Microsoft's table-sized tablet Surfaces for pre-order

Microsoft logoAlmost a year after being demoed at the Consumer Electronics Show, Microsoft's next-generation Surface hardware is almost ready for customers. The giant, table-sized tablet, also wall-mountable, can now be pre-ordered from Samsung resellers in 23 countries, including the United States. Its release is slated for sometime in early 2012, Microsoft and Samsung said today.

With a reported price of around $8,400, the Surface—or "Samsung SUR40 for Microsoft Surface" as it's being called—is targeted at businesses and large organizations. Dassault Aviation, Fujifilm, and Royal Bank of Canada are planning to deploy some of the first units. Navigating to the pre-order page doesn't give you the option to drag SUR40 into an online shopping cart. Instead, prospective customers are given the phone numbers and e-mail addresses of Samsung representatives in each of the 23 countries in which the supersized device will be sold.

Microsoft Surface

Running Windows 7 and Surface 2.0 software, SUR40 has a 40-inch screen measured diagonally, 1,920 X 1,080 resolution, a contrast ratio of 2,000:1, an AMD GPU along with 2.9GHz Athlon X2 dual-core processors, 320GB of storage, and 4GB of memory. Ports include Ethernet, HDMI, and 4 USB 2.0 ports.

The original Surface came out in 2008, well before Apple's iPad made multi-touch tablets commonplace. But Surface aims for an entirely different market, while taking both size and multi-touch to the extreme. Surface has more than 50 simultaneous touch points enabled by PixelSense, which "allows an LCD display to recognize fingers, hands, and objects placed on the screen." The new hardware is just 4 inches thick, about half the previous thickness, and it is "touch-enabled from start to finish," meaning no keyboard and mouse are needed for setup and configuration, according to Microsoft.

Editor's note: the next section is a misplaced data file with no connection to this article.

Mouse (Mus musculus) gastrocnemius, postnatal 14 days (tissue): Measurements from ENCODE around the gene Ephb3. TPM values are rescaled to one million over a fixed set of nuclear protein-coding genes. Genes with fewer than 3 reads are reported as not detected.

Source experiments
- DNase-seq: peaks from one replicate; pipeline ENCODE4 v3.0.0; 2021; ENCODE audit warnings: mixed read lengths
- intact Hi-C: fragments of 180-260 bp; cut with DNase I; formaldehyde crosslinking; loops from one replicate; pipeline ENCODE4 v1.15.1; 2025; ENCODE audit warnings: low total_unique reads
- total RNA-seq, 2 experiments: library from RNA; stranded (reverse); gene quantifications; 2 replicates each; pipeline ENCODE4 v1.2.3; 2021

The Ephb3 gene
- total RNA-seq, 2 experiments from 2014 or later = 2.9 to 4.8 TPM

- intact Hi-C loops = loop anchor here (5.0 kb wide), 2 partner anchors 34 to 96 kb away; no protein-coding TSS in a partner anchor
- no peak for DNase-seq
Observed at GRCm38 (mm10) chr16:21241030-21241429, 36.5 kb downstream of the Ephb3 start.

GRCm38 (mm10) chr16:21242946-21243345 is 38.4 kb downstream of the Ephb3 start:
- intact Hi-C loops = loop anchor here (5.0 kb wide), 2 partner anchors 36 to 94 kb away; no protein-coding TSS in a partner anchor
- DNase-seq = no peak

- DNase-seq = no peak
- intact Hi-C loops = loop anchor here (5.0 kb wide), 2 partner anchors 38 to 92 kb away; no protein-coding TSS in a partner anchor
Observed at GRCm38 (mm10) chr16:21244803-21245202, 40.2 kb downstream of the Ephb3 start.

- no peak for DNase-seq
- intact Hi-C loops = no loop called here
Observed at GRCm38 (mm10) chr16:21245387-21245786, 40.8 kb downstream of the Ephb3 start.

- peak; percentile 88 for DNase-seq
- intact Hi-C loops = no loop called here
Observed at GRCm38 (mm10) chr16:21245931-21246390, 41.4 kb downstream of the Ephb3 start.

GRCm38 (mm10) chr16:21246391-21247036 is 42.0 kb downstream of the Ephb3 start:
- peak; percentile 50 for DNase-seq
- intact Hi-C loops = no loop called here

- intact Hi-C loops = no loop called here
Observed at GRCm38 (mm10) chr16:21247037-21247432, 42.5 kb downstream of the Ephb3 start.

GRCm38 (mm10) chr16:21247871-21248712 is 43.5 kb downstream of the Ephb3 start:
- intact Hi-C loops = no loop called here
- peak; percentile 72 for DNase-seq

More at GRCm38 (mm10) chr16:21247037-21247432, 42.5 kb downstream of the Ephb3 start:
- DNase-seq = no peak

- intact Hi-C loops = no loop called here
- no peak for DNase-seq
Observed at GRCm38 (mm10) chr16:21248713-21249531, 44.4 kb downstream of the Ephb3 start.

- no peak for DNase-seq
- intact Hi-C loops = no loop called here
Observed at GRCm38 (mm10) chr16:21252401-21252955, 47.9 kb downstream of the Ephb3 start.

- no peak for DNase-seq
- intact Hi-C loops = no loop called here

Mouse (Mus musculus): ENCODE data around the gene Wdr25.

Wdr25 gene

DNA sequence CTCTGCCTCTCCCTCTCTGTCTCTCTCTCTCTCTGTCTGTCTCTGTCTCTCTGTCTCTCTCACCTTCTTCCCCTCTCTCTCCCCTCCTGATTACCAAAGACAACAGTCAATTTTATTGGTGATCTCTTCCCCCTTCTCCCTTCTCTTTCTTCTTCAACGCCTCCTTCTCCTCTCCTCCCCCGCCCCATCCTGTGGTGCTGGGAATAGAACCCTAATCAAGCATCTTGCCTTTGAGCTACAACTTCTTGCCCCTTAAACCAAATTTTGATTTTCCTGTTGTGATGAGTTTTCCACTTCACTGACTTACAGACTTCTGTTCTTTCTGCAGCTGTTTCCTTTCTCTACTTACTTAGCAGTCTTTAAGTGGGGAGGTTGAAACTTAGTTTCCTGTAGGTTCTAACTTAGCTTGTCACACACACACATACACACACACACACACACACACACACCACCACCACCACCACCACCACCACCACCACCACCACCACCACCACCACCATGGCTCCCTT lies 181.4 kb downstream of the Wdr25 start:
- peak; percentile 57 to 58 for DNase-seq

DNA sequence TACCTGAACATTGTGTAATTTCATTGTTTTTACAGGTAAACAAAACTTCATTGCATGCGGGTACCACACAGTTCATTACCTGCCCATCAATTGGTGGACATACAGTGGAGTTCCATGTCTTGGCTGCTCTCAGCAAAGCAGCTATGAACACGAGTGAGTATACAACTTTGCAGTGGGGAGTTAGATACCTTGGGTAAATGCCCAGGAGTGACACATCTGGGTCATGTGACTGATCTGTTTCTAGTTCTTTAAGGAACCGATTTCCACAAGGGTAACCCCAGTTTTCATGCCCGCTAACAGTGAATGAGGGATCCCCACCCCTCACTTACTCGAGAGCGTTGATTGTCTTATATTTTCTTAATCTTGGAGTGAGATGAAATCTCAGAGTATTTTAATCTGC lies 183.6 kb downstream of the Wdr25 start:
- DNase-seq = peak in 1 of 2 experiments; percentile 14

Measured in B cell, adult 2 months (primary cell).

The Surface 2.0 SDK and runtime has been available for months, letting developers create applications for the device. Microsoft predicts use cases will span the automotive, education, finance, healthcare, hospitality, retail, and other industries. Although Surface looks to be just about the right size for a living room, Microsoft is clearly positioning the hardware as a business tool rather than a consumer one, in both price and functionality. Separately, Microsoft researchers are working on ways to turn any arbitrary surface into a touchscreen, although it's not clear when or if such technology would become commercially available.

The Surface, at least the original version, is already being used by the Hard Rock Cafe in Las Vegas and other cities, Microsoft Retail Stores, the Sheraton Hotel chain, MSNBC, Disney, and others. Microsoft is clearly hoping that other industries see Surface's value, as it also showed off a concept image of it being used in the health care industry:

Microsoft Surface

 

Source: Ars Technica

Tags: Microsoft, tablets, Windows 7

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